Using Environment Variables as Parameters for Power Automate Deployments (ALM)

Deploying Power Automate Flows can be a headache if you have to manually change values inside the Flow for each environment. You also run the risk of missing a value.

Summary

Deploying Power Automate Flows can be a headache if you have to manually change values inside the Flow for each environment. You also run the risk of missing a value.

This post will go in depth on using Environment variables inside solutions to allow certain values to be used in different environments.
I will be using Two(2) environments for this demo:
Dev, and Test

This demo will utilize the data type ‘JSON’, this will save loads of time.

Terms / Glossary

Here are some familiar terms that will help in this post:
Default Value = The value that you’re expecting after you deploy the Flow.
This will be our Test environment values

Current Value = The value that overrides the Default Value.
This will be our Dev environment values

Parameters = These are just values. For example 2 + 2. Each 2 is a parameter of the addition expression (+)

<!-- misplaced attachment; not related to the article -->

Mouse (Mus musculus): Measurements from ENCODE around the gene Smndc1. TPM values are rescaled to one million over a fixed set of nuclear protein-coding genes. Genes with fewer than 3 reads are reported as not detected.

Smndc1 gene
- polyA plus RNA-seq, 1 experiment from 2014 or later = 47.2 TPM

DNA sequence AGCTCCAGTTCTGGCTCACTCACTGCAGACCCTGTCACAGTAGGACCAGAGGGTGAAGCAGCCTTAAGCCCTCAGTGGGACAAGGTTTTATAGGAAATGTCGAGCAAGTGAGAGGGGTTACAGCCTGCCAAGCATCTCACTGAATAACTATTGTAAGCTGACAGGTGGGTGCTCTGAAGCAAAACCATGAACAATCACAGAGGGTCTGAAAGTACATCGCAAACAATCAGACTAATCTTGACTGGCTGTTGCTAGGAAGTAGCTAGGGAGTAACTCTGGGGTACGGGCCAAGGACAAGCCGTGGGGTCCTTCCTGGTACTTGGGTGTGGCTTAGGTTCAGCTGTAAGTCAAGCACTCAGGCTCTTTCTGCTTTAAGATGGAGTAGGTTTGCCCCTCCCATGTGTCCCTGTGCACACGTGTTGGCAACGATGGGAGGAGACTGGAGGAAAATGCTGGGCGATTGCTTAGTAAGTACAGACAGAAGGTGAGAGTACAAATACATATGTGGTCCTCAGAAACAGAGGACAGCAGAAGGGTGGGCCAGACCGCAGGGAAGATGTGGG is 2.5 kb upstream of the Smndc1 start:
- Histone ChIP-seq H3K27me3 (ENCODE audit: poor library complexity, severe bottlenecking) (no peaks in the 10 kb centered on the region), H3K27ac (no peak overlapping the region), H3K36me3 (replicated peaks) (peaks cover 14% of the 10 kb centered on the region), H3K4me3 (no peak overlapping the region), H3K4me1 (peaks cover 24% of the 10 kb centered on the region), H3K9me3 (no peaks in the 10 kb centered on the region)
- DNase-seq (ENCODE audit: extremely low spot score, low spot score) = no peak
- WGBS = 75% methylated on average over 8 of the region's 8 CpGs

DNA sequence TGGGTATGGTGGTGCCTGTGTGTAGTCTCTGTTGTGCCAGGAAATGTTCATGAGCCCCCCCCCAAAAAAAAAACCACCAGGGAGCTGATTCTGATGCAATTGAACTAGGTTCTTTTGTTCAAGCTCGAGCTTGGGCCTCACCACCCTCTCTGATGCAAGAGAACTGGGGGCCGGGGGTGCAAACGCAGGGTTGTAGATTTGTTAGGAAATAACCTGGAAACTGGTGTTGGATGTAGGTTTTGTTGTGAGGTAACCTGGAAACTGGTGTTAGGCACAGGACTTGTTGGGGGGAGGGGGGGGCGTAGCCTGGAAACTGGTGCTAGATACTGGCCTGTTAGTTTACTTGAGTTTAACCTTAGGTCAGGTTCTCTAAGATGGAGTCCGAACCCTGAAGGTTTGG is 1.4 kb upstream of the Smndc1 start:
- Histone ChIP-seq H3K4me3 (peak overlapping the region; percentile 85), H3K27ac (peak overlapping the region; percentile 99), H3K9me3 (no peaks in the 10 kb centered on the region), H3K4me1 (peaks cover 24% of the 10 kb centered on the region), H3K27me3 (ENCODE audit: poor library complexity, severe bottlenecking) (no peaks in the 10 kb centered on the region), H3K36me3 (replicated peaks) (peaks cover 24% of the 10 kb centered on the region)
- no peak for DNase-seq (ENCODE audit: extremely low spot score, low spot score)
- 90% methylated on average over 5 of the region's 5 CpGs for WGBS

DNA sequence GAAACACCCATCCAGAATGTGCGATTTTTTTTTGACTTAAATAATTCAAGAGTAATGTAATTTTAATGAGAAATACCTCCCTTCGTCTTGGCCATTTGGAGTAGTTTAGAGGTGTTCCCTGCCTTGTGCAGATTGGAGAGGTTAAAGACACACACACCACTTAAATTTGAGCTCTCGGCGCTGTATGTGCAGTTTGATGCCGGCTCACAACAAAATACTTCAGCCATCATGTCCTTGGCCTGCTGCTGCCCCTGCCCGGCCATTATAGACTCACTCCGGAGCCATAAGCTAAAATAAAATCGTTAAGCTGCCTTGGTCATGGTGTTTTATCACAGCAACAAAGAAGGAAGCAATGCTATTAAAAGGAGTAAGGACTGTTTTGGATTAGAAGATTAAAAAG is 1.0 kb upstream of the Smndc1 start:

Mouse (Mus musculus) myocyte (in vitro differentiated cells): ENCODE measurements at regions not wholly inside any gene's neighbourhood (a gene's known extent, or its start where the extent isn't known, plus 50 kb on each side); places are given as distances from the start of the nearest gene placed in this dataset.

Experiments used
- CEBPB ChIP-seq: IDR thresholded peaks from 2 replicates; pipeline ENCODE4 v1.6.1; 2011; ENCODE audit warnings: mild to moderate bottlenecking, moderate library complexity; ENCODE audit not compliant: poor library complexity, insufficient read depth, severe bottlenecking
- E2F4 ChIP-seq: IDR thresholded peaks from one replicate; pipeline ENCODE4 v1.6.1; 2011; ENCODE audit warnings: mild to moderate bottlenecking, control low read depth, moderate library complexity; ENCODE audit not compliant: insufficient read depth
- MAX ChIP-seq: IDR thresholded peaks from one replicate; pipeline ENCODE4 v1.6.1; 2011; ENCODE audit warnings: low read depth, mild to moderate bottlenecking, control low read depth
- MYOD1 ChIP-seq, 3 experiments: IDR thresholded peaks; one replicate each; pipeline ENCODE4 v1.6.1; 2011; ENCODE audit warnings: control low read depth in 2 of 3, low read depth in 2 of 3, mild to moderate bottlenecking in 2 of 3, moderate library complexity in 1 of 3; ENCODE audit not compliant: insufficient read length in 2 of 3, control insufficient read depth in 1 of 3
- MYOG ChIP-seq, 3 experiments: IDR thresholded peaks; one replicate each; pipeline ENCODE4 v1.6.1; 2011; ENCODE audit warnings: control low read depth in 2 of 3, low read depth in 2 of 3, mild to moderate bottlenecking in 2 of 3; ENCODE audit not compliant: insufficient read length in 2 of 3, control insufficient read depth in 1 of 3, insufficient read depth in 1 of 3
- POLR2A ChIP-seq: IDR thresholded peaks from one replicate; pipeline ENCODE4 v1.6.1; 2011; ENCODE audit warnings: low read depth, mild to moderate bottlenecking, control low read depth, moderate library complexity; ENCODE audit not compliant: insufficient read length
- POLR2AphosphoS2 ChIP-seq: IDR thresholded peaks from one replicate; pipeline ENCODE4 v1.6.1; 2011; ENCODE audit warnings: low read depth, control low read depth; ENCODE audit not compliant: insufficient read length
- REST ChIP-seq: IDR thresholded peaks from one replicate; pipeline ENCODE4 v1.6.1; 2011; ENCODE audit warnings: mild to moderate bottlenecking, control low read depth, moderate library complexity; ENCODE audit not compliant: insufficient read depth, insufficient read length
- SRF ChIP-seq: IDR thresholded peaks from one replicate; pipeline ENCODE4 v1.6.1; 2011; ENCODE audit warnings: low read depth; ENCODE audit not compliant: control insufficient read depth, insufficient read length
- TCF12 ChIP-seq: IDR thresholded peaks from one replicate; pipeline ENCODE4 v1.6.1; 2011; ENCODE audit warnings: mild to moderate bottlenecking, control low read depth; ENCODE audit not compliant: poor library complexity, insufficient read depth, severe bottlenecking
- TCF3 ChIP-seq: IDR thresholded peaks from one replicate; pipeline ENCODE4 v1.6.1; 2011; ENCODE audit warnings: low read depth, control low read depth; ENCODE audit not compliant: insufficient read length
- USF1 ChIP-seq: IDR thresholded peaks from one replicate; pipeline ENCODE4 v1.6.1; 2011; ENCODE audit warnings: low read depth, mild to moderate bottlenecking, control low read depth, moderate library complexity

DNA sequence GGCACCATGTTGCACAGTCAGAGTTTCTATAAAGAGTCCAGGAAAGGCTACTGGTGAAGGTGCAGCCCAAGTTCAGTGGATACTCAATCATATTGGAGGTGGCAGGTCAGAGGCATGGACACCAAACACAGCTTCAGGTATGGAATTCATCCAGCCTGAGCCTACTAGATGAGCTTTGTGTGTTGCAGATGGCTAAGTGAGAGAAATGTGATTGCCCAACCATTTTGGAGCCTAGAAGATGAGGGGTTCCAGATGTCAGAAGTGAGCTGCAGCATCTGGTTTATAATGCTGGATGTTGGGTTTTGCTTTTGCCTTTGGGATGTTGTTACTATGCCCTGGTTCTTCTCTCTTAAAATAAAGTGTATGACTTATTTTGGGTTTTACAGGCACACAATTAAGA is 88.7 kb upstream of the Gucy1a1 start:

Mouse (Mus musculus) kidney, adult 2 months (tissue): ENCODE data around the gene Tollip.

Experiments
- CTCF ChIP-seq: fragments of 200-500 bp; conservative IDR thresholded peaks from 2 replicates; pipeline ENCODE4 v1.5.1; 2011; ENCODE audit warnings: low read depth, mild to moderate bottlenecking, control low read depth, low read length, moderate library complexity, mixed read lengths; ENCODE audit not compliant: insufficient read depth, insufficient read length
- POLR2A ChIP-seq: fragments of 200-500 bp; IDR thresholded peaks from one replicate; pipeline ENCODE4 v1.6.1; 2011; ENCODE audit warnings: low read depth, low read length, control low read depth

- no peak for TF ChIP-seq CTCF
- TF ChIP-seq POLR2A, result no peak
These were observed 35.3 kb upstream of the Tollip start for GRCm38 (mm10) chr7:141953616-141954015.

ALM = Application Lifecycle Management
Documentation on ALM

Contents

Prerequisites
The Scenario
Getting Parameter Values
Creating Environment Variables
Creating The Flow
Using The Parameters
Export And Import Deployment
Conclusion

Prerequisites

  • Access to Common Data Service
  • Access to create, export, and import Solutions

** Note: I Have created this guide to be as simple as possible, If you name everything as I do, you will be able to copy and paste all my expressions directly into your Flow **

The Scenario

My Flow posts a message into Microsoft Teams group. When deploying the Flow into different environments, I want to change the Teams content like:

  • Team Name
  • Channel ID
  • Subject

Usually after deploying, we can go in to the Flow and manually change the values. This can cause errors, especially if we forget to change some values after deploying (I may have done this a few times).

Getting Parameter Values

It is important to note that not all Action values can be parameterized. Follow the steps below to see if the values can be parameterized:

Teams Example:
My Teams action, I want to parameterize the Team Name, Channel ID, and Subject. For this I add the Action, and select the values as needed.

Now with the information filled in, click the 3 dots ‘. . .’ on the action, and click ‘Peek Code’.

Dev Parameters